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Europe

Refugee drama in no-man's land at Macedonian border

Macedonian police used pepper spray and stun grenades to repel a group of several hundred migrants attempting to cross into the country from Greece. DW spoke to Interior Minister Oliver Spasovski about the incident.

DW: Television footage in Germany and many other countries has shown dramatic refugee scenes in no-man's-land at the Greek-Macedonian border. How do you see the current situation?

Oliver Spasovski: The situation on the border is controlled and stable. The police are acting professionally. We understand the difficult situation of these people, who are mostly here not because they want to be, but because they have to be, they have traveled a long way, have been mistreated, they have little children and that probably creates their anger. It certainly does not give anyone the right to violate the security forces, which are there to perform their work. The refugee crisis certainly concerns the citizens of Macedonia, as well as their fellow citizens in Europe, because this is a mutual problem.

What could happen if the number of people you consider "economic migrants" - and who are not allowed entry into Macedonia - continues to rise? Do you see any solution for the problem?

Oliver Spasovski

Macedonian Interior Minister Oliver Spasovski

The number of migrants has increased and because of this we took measures, like other countries of the region - Slovenia, Croatia, Serbia - enabling transit of the refugees only from the crisis hotspots of Syria, Afghanistan, Iraq. As you know, notes arrived from EU countries that economic migrants cannot be accepted. On the other hand, there are international conventions, which state that everyone has the right for protection. We are in constant contact with the European Union and all our future activities will be conducted in coordination with the EU and EU decisions. I would emphasize again that this is not a problem only for Macedonia, but also a problem for Europe, and calls for appropriate measures for handling the situation.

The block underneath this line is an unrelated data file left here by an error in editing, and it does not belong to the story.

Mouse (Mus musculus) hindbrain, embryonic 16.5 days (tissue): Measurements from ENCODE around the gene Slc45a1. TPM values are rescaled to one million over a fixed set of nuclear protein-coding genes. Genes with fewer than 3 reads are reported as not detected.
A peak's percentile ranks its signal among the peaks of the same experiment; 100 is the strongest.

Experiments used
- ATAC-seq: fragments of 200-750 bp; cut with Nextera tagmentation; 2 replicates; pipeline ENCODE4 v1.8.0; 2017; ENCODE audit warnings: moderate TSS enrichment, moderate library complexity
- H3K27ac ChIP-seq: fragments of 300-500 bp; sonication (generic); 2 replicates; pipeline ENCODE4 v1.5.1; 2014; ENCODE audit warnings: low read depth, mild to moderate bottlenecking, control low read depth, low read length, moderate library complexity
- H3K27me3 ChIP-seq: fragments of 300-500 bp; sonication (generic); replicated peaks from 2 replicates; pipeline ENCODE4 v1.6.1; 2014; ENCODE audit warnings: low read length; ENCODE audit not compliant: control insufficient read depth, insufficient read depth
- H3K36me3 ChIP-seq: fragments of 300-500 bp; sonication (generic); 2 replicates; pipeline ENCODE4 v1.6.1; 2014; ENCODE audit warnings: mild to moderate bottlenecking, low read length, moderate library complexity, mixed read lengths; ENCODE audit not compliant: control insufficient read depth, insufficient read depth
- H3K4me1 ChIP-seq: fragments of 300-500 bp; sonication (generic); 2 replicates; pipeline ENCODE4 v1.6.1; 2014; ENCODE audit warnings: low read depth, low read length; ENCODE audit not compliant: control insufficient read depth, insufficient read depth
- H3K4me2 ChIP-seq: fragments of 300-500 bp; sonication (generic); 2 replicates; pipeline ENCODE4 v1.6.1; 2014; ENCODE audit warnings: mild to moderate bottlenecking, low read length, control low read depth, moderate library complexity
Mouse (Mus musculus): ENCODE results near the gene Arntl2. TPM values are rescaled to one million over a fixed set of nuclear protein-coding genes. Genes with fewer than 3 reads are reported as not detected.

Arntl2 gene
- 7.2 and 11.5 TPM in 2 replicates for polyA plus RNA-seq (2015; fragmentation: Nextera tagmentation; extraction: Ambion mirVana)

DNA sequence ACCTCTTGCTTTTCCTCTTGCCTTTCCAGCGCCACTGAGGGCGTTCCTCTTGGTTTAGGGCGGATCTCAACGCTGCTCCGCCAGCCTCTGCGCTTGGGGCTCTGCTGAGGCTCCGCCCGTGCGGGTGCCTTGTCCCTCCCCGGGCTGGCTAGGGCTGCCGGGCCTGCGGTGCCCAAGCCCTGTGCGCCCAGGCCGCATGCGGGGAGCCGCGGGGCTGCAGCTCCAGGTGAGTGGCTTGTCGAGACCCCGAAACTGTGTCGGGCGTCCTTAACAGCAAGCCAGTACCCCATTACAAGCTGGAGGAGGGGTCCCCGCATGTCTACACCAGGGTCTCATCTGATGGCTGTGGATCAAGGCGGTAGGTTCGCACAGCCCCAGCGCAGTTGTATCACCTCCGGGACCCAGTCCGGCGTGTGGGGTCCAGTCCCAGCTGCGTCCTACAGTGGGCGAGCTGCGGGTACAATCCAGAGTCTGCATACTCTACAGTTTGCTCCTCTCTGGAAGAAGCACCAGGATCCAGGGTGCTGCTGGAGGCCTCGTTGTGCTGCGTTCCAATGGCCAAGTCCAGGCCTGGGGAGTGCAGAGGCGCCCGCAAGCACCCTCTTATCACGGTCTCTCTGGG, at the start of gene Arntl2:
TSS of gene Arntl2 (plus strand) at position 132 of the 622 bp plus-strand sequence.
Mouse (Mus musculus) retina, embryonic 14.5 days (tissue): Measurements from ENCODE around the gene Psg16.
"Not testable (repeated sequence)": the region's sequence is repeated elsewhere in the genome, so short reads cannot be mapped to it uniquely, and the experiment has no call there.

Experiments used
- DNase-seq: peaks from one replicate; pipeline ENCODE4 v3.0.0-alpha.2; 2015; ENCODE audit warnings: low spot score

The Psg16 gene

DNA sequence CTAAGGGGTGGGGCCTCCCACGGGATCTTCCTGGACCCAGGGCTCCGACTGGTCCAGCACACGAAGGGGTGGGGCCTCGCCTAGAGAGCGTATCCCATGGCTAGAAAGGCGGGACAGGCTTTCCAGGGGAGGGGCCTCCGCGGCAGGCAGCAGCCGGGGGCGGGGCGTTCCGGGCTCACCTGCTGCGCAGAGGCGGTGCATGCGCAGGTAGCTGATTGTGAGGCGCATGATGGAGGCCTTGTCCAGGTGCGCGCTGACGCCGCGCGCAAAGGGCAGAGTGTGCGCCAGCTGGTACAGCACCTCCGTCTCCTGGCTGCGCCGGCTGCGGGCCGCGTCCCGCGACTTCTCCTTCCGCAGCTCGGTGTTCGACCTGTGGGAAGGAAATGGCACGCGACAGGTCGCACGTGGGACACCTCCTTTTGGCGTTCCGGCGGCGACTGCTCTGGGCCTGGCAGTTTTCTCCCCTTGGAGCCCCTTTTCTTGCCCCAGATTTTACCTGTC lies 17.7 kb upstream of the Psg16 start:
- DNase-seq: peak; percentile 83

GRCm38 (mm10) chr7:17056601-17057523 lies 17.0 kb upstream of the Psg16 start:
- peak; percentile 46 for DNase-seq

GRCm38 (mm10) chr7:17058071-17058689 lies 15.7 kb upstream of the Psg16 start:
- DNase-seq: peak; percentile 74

Greece puts the blame on Macedonia for the border congestion. Is there any cooperation between the two countries about the refugee problem?

To overcome the situation, we must have communication and coordination with all countries of the region and Europe, and we are constantly doing this. We have established cooperation with the Greek police, which is necessary for the safety of Greece and Macedonia. Relieving this tense situation can be achieved only through an agreement to come to good solutions, which will mean non-disturbance of the security situation in both countries. We can provide this only with mutual cooperation.

UN agencies, UNESCO in particular, recently criticized Macedonia and its readiness to accept refugees. Having in mind that the winter is approaching, what is your country doing to improve the situation?

Macedonia is obliged by international conventions to protect human rights, as it has a responsibility to its citizens to ensure their security and social stability. For a long time the issue of the refugee crisis was swept under the carpet. How many refugees in that time illegally remained in Macedonia and perhaps for some purposes is a serious issue. I am seriously committed to protecting the citizens of Macedonia. At the same time, I hope that as a country, we will respond to the challenges, including adequate protection of human rights and the humane treatment of people in need.

This interview was conducted by Zoran Jordanovski, head of DW 's Macedonia department.

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